The “tuner car” aftermarket is a $1.5 billion a year business and growing. And it’s filled with music, lights, wheels — and skimpy outfits.
You haven't lived until you’ve spent the day with 90,000 young people between 16 and 30, all with car stereos blasting and all looking to add even more power: To themselves, to their cars, and to their lifestyles.
It’s called the NOPI Nationals, and it’s the hottest spot to be in the automobile business. (Don’t forget to bring your ear plugs.)
It is the fastest growing segment of the automobile business — and the loudest.
“It’s the Indy 500 of tuner car shows,” said Toyota spokesman William Reilly.
Welcome to the Toyota NOPI Nationals Motorsports Supershow, one of the largest yearly outdoor events in Atlanta that draws 100,000 people to Atlanta Motor Speedway — all looking for ways to spruce up, or goose up, their cars. At this show, they’ve got 6,000 cars to check out.
Tuner cars are mostly imports, the compact sporty models brought to general attention by Hollywood in movies like The Fast and the Furious” and pushed weekly on the cable television show “Tunervision.”
But they are cars the 16- to 30-year-old set has been driving and pouring big money into for half a decade.
“It’s a new generation,” said Michael Myers, president of NOPI Motorsports. “It’s a new breed of speed. They’re into cars, but they’re also into electronics.”
The company on the front end of this revved-up market is NOPI: Atlanta’s Number One Parts, Inc. — a $40 million parts distributor that caught the wave when it first started in the late 1990’s.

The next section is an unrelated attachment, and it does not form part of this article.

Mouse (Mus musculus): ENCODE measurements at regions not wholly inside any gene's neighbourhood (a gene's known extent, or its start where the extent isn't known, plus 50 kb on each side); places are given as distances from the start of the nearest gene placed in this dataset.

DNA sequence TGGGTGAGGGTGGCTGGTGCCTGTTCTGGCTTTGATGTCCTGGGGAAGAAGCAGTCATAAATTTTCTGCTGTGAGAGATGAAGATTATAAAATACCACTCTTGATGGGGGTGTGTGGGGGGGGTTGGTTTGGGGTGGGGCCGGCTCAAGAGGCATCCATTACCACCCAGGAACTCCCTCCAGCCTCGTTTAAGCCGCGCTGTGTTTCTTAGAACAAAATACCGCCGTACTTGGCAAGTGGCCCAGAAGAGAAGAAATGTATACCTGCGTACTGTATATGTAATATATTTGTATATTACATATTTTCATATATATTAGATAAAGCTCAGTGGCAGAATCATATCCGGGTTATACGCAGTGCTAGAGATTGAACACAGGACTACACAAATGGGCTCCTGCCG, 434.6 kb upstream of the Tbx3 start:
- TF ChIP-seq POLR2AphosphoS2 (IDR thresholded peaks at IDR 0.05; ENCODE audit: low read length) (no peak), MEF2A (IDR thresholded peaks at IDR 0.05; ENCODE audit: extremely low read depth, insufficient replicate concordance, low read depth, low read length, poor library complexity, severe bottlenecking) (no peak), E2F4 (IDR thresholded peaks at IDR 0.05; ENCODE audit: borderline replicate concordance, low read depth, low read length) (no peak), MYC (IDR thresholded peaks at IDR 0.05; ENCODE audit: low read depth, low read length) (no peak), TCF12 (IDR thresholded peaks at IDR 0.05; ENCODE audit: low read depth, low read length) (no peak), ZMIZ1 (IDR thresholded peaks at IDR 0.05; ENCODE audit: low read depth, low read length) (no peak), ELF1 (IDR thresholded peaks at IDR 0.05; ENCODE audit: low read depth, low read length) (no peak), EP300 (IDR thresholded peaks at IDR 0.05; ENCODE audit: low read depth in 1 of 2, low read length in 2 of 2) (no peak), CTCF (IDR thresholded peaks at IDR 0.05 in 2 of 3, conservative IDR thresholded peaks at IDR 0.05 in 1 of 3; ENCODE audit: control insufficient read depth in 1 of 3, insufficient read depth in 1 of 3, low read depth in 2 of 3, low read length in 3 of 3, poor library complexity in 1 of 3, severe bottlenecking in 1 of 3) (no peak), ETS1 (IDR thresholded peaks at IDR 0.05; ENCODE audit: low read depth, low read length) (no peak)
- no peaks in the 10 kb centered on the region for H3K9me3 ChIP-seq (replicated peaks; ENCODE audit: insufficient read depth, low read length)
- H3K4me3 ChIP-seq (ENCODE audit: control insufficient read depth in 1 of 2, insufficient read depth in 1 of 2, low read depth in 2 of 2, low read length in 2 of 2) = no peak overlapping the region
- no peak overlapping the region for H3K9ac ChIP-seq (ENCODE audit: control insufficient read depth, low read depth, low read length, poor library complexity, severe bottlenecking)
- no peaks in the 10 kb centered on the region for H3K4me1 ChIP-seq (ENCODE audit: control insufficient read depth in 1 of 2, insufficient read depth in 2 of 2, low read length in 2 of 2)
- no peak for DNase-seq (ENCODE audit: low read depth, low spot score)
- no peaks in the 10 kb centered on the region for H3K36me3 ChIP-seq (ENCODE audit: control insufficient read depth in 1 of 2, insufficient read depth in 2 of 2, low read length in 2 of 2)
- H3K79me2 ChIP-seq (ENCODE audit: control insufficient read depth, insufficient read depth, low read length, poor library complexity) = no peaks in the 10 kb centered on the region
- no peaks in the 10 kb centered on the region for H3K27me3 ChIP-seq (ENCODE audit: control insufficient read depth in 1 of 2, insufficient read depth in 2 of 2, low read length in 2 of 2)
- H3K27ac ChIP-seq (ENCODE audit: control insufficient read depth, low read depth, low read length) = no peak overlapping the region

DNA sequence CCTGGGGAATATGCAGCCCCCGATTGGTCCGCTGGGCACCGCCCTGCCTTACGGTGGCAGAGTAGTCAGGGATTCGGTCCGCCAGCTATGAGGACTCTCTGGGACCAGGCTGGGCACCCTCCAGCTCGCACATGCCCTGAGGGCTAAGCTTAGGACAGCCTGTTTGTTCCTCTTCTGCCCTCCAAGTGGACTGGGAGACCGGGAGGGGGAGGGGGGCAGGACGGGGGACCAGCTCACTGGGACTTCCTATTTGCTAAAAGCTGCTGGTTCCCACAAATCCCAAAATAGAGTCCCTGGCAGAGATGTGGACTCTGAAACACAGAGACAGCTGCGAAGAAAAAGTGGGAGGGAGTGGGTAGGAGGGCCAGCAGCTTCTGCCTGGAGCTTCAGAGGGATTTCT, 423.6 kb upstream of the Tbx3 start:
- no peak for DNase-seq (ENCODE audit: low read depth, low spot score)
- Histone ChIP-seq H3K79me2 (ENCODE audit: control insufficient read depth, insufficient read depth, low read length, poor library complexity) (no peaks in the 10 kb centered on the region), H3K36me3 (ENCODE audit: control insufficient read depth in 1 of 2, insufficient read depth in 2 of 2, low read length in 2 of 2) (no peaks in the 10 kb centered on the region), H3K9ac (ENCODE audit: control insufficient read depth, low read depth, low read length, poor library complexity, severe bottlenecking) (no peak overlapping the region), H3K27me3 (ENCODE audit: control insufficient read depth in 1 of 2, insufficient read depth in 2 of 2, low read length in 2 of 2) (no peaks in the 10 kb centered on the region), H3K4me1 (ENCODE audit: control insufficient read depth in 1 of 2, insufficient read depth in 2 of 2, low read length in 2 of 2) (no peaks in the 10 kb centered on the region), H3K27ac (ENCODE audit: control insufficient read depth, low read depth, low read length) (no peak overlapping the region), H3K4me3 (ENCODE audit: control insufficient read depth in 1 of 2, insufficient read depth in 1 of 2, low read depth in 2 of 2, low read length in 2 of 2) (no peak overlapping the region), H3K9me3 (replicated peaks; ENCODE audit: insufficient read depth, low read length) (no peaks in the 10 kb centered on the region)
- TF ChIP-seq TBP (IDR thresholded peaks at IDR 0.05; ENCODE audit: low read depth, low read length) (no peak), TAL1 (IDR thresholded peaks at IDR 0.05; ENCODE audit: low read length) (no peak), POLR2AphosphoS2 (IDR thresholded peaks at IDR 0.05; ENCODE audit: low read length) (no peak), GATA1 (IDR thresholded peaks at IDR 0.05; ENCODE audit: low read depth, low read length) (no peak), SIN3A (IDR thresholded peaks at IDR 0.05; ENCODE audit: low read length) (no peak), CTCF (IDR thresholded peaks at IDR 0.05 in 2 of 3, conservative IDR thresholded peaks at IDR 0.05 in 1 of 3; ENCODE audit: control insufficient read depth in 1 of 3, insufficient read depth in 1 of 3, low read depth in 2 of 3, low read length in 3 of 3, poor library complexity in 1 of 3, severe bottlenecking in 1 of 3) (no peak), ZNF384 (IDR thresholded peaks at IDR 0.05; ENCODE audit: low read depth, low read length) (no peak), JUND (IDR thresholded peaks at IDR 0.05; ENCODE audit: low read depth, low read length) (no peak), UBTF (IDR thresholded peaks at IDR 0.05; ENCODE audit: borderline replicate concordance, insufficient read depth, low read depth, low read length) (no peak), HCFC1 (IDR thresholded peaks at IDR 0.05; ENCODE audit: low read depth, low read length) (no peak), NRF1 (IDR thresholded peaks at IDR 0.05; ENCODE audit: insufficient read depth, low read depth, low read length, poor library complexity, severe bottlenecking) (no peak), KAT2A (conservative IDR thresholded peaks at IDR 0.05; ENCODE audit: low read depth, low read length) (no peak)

“It used to be they had to get the stereo first,” said Myers. “But now they have to get the body kit, the wings — and you have to have wheels.”
Once the market exploded, the manufacturers (including Toyota, which became a title sponsor this year) and other major parts distributors (there were 300 of them with their wares on display in Atlanta) smelled the money in all those exhaust fumes.
Want to talk to this demographic? This is the place. Just ask Microsoft: It’s Xbox game platform is a major sponsor — and growing car option. (MSNBC is a Microsoft-NBC joint venture.)
“You can rip music to the hard drive and you can set up you own music in your car,” said Xbox brand manager Bill Nielsen. “Put in a play list, up to 500 CD’s onto an Xbox, and create your own play list.”
“There certainly is an appeal and one that will appeal to a lot of other large companies,” said BF Goodrich vice president Thom Peebles. “And that’s young, young, young.”
Of course once the cars get tricked out, they’ve got to burn out — somewhere. NOPI also sponsors a national, multi-city drag racing series, including one in Pennsylvania. It’s a legal alternative to illegal street racing — and another venue for sales.
“We’re building up drag racing around them,” said Myers. “So our message is to change drag racing as it’s known, to create a lifestyle event around stuff that they’re into.”
The finals of the NOPI drag racing series will be held in Fortuna, Calif on Oct. 18th and 19th. The winner goes home with $140,000.